It is the new season for the wildly popular singing talent show "American Dreamz" and the host, Martin Tweed (Hugh Grant – Four Weddings and a Funeral, Notting Hill), wants his producers, Ittles (John Cho – In Good Company, Harold and Kumar Go To White Castle) and Accordo (Judy Greer – Elizabethtown, 13 Going On 30), to find him some 'special' talent. He is bored with his show, even though it is the number one show on television, and wants something different. They manage to find two very different but talented singers in Sally Kendoo (Mandy Moore – A Walk to Remember, The Princess Diaries), a white trash girl from the Midwest who will do anything to win, and Omer Obeidi (Sam Golzari – first feature film), an Arab who has just immigrated to the United States. Sally hires an agent, Chet Krogl (Seth Meyers – from television's Saturday Night Live) and begins to even use her unsuspecting ex-boyfriend, William Williams (Chris Klein – American Pie, Here On Earth), who is a decorated soldier, in order to gain votes. Omer is living in Orange County with his relatives, including his aunt Nazneen (Shohreh Aghdashloo – House of Sand and Fog, The Exorcism of Emily Rose) and zany cousin Iqbal (Tony Yalda – first feature film), but he still has some ties with an extremist Arab terrorist cell, who want to use him to assassinate the President. President Staton (Dennis Quaid – The Big Easy, The Rookie), who has just recently been reelected to a second term in the White House, has holed himself up in his bedroom and started reading everything he can get his hands on. This has caused rumours to fly about that he has suffered a nervous breakdown. President Staton is convinced by his wife (Marcia Gay Harden – Mystic River, Pollack) and his Chief of Staff (Willem Dafoe – The Last Temptation of Christ, Spider Man) to insert himself back into the public conscience by becoming a guest judge on the finale of American Dreamz. With all this going on behind the scenes, the present season of American Dreamz could turn out to be its most interesting.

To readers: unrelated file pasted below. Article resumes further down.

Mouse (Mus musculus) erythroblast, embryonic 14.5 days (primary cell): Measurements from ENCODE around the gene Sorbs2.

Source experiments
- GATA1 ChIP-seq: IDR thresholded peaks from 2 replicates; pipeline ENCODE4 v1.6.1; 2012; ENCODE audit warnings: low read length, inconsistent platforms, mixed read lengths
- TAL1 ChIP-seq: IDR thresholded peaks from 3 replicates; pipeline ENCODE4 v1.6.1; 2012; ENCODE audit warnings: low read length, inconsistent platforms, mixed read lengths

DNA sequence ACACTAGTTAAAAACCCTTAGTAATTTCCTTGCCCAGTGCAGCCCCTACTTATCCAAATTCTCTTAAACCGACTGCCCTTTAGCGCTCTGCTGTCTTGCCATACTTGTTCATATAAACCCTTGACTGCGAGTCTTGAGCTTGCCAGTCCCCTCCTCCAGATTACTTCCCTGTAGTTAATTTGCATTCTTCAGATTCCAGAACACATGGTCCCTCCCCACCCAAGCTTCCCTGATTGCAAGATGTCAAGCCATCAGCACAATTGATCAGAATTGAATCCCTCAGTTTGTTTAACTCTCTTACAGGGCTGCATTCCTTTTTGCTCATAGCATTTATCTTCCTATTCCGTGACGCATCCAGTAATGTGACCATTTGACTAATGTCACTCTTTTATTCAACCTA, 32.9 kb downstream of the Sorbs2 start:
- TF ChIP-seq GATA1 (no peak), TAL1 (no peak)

It would seem at first glance that there is plenty of material in American society and culture that would render making a farce/black comedy/satire of it easy, but apparently it is not so simple. American Dreamz tries to use topics such as the out-of-control popularity of shows such as American Idol, the stereotypical views that many Americans hold of Arabs, the state of politics in the U.S., and just the general overconsumption and greed of that country in order to poke fun at Americans. Unfortunately for director/writer Paul Weitz (Down to Earth, About A Boy) and the actors involved it is not done well. You can see what they are trying to do, but the weakness of the script does not allow them to get there with any kind of style or impact. Weitz tries to lambaste Bush, Cheney and American politics in general, but does not accomplish this. The film has that odd quality of having the feeling like the story is rushed and yet watching it it seems as if the film goes no forever. I was disappointed because Weitz has written/directed some good movies in the past. Hugh Grant is quite good in his Simon Cowell-like host/judge of American Dreamz, but it is not enough to save this mess. The whole film is not a write-off as there are some good moments, such as the parts in the film which point out the fact that the whole world seems to be preoccupied with American culture and how a nation a powerful as the United States can be run by an idiot who has every thing he says fed to him through an ear piece by his Chief of Staff. I think we really do need a satire of our obsession with fame, fortune, stars, and pop culture, but it has to be an intelligent coherent one or it suffers the same weaknesses as that which it is trying to mock.